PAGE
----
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  • Writer's pictureNational Federation Party - Fiji

2015 Budget Response by NFP President, Roko Tupou Draunidalo: Shadow Spokesperson for Immigration, N

December 2, 2014

(Please Check Against Delivery)

Madam Speaker, it is my honour and pleasure to present a response today to the budget address as a Shadow Spokesperson for Immigration, National Security & Defence.

This is not a task that I take lightly for my views on the matter of national security and defence are no secret.

I take this opportunity to say upfront that what I say here today – I say with a lot of love.

Love for the institutions, the country and all of us – the people of Fiji.

I will continue with the Shadow Finance Minister’s emphasis on good governance as the absolute foundation of good economics.

The Government address by the Honourable Minister has us fixated on moving forward and this Budget is the government’s part in that push forward.

And, it is the responsibility of a good and responsible Opposition to continue to express caution and constructive opposition where it is required.

Especially if we have been on a perilous pathway so that we avoid repeating mistakes. Yes, no one person or thing is perfect.

But this morning, I say to this Honourable House that some mistakes are all too legible and costly.

In looking to learn from the past Madam Speaker, allow me to touch on the cost of coups and the steady “mission creep” of military spending to emphasise the point of past journey’s and pathway’s.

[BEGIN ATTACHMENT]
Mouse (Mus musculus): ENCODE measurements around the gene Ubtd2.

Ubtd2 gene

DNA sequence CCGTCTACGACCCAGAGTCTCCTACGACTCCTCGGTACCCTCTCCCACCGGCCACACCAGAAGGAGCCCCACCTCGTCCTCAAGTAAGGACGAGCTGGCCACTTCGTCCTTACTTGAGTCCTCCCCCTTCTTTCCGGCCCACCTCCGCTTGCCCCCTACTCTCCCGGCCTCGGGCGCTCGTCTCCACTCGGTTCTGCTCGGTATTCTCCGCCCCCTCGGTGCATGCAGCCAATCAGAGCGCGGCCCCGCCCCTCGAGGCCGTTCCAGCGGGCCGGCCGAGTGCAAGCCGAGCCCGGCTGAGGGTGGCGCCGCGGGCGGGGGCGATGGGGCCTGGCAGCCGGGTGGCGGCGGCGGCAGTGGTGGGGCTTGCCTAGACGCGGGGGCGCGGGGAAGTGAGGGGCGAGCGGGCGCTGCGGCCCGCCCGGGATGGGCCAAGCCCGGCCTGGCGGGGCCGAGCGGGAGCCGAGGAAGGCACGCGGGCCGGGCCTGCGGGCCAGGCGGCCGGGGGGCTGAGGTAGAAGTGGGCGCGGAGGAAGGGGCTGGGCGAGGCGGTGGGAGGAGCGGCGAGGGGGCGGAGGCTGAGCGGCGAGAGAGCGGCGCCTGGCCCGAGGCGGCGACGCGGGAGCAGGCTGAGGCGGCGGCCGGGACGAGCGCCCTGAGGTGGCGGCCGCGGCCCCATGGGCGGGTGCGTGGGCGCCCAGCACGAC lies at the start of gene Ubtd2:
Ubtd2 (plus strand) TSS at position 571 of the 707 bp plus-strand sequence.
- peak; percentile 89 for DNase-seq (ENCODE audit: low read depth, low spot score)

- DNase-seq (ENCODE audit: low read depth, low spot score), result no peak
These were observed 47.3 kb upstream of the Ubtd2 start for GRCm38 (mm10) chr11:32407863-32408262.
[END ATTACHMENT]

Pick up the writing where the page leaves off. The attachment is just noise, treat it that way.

It is also the context in which the 2015 Budget, particularly military spending sits.

In the Budget Estimates for 1988, we learn that the actual total expenditure for the Royal Fiji Military Forces for 1986 was $16,518,000.60.

The 1986 Estimates also show as an interesting indicative point of comparison, that the Estimates for Health Services was almost three times more than the RFMF budget.

1986 as we are all too aware was the pre-coup year.

Moving swiftly on through the years, especially the post-coup years, mission creep of military spending continued and thrived.

By 2001, the year after 2000 coup, the RFMF’s actual total expenditure was $79,346,000.50.

By 2007, a year after the 2006 coup, the RFMF’s actual total expenditure had catapulted into the 100-million dollar mark and total actual expenditure was pegged at $126,285,000.10.

For 2015 Madam Speaker, People of Fiji will be expected to now cough up the bill for military expenditure that hovers close to the $200-million dollar mark.

What is more disconcerting is that the estimated cost is not presented as per the norm under one Head, but the costs have been insidiously spread out across several Heads.

The intent perhaps to hide the glaring burden on the nation’s coffers.

Madam Speaker, I am no economist but my rudimentary understanding of economics from my second favourite economics teacher Ms. Singh at Suva Grammar (she is now relegated to second favourite as i have had the great fortune of listening to and learning from the Professor of Economics sitting next to me for the last year) – but back to Ms. Singh – her favourite mantra was that resources are scarce and we have to make the best possible use of those resources for maximum benefit.